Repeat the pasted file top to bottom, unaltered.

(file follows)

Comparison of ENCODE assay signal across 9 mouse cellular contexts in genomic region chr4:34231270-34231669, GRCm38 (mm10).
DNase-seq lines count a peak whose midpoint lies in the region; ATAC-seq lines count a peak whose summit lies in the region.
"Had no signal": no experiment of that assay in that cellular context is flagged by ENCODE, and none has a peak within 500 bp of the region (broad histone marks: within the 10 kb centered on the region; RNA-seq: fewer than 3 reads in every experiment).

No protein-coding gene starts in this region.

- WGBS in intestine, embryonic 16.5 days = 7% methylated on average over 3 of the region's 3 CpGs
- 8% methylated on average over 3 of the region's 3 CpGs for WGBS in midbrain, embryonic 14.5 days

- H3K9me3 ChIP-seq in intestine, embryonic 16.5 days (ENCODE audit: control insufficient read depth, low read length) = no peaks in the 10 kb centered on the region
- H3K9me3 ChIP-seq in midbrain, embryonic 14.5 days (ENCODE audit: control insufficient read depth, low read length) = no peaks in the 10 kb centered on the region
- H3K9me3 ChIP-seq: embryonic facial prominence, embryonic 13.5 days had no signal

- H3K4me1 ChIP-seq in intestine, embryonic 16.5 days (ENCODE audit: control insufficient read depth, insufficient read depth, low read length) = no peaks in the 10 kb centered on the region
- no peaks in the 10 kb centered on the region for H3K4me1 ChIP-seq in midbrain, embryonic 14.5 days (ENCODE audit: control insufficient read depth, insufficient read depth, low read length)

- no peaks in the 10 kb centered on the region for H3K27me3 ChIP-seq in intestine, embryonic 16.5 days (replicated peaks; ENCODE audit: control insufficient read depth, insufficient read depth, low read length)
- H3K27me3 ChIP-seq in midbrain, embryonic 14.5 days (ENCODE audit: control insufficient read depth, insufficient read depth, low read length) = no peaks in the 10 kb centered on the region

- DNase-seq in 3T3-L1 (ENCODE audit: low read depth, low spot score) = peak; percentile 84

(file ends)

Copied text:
Comparison of ENCODE assay signal across 9 mouse cellular contexts in genomic region chr4:34231270-34231669, GRCm38 (mm10).
DNase-seq lines count a peak whose midpoint lies in the region; ATAC-seq lines count a peak whose summit lies in the region.
"Had no signal": no experiment of that assay in that cellular context is flagged by ENCODE, and none has a peak within 500 bp of the region (broad histone marks: within the 10 kb centered on the region; RNA-seq: fewer than 3 reads in every experiment).

No protein-coding gene starts in this region.

- WGBS in intestine, embryonic 16.5 days = 7% methylated on average over 3 of the region's 3 CpGs
- 8% methylated on average over 3 of the region's 3 CpGs for WGBS in midbrain, embryonic 14.5 days

- H3K9me3 ChIP-seq in intestine, embryonic 16.5 days (ENCODE audit: control insufficient read depth, low read length) = no peaks in the 10 kb centered on the region
- H3K9me3 ChIP-seq in midbrain, embryonic 14.5 days (ENCODE audit: control insufficient read depth, low read length) = no peaks in the 10 kb centered on the region
- H3K9me3 ChIP-seq: embryonic facial prominence, embryonic 13.5 days had no signal

- H3K4me1 ChIP-seq in intestine, embryonic 16.5 days (ENCODE audit: control insufficient read depth, insufficient read depth, low read length) = no peaks in the 10 kb centered on the region
- no peaks in the 10 kb centered on the region for H3K4me1 ChIP-seq in midbrain, embryonic 14.5 days (ENCODE audit: control insufficient read depth, insufficient read depth, low read length)

- no peaks in the 10 kb centered on the region for H3K27me3 ChIP-seq in intestine, embryonic 16.5 days (replicated peaks; ENCODE audit: control insufficient read depth, insufficient read depth, low read length)
- H3K27me3 ChIP-seq in midbrain, embryonic 14.5 days (ENCODE audit: control insufficient read depth, insufficient read depth, low read length) = no peaks in the 10 kb centered on the region

- DNase-seq in 3T3-L1 (ENCODE audit: low read depth, low spot score) = peak; percentile 84